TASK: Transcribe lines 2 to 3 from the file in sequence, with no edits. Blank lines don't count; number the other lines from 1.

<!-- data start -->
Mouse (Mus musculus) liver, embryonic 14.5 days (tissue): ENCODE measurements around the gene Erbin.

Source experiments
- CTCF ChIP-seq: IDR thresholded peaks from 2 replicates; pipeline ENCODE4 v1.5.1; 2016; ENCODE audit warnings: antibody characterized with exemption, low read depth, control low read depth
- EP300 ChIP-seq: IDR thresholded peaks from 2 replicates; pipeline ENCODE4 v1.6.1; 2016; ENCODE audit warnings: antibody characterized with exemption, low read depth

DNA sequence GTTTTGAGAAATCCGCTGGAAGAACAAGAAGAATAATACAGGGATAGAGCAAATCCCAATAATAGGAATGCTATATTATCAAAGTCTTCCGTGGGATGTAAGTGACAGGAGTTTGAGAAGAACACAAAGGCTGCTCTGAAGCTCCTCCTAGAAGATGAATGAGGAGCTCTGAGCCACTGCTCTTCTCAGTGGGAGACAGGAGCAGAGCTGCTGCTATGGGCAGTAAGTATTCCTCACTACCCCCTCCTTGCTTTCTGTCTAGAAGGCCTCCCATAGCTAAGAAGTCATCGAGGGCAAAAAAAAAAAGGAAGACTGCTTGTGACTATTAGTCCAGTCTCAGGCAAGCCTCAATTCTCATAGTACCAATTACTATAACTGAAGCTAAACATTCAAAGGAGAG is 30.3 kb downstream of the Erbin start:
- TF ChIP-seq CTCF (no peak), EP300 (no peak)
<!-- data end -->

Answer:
Source experiments
- CTCF ChIP-seq: IDR thresholded peaks from 2 replicates; pipeline ENCODE4 v1.5.1; 2016; ENCODE audit warnings: antibody characterized with exemption, low read depth, control low read depth